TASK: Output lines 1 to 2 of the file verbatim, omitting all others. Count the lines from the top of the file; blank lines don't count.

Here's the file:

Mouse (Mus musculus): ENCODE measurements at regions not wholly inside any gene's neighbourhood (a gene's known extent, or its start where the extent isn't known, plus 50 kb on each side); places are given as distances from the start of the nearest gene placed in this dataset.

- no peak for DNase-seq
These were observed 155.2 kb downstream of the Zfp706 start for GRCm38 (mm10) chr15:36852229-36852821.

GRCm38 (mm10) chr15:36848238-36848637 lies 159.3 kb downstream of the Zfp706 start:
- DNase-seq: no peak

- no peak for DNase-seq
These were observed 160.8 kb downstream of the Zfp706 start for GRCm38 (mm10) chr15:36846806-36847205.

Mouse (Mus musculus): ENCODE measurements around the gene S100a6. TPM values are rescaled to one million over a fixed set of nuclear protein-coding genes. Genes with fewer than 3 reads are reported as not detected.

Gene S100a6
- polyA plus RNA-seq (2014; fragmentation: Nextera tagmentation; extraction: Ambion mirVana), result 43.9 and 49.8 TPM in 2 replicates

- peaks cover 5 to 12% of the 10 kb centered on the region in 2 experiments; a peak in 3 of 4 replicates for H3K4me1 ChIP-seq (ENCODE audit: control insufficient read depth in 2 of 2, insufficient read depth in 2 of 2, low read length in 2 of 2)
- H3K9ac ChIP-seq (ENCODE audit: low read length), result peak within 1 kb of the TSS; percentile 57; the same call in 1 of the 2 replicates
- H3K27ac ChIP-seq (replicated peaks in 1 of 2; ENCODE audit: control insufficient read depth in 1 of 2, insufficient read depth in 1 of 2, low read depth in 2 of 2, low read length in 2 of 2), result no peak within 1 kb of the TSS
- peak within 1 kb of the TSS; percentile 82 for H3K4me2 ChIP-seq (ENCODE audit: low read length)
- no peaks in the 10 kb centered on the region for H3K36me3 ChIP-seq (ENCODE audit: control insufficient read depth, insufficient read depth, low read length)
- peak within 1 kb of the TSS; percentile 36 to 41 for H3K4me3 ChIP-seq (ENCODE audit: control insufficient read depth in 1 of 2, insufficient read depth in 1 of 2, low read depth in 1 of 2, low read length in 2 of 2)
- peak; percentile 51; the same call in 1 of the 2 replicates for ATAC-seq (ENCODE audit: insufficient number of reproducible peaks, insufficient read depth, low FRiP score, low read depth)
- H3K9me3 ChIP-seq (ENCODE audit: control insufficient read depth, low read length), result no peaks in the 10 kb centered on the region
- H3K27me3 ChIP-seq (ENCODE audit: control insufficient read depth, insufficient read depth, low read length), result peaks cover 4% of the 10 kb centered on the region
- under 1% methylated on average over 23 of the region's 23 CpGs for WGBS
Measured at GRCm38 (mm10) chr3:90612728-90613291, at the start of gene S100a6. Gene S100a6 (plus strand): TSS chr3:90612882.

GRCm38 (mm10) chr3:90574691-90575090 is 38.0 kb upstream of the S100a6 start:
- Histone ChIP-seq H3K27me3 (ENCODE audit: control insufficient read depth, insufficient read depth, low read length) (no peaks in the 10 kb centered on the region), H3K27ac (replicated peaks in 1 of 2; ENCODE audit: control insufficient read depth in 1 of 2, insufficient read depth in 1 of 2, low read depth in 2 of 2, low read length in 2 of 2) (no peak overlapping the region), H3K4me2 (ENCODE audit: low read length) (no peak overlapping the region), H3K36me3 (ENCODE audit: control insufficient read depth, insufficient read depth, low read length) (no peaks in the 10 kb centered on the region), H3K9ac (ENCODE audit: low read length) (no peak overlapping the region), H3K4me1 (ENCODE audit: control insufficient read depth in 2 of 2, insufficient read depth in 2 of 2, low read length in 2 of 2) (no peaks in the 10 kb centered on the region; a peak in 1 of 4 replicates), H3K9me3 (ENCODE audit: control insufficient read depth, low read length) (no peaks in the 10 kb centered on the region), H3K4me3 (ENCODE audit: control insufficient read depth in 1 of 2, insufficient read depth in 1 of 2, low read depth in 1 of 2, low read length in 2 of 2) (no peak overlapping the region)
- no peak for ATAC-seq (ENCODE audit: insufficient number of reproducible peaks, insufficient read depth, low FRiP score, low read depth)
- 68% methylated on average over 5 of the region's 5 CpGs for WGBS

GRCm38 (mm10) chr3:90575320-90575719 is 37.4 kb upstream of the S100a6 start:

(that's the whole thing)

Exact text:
Mouse (Mus musculus): ENCODE measurements at regions not wholly inside any gene's neighbourhood (a gene's known extent, or its start where the extent isn't known, plus 50 kb on each side); places are given as distances from the start of the nearest gene placed in this dataset.

- no peak for DNase-seq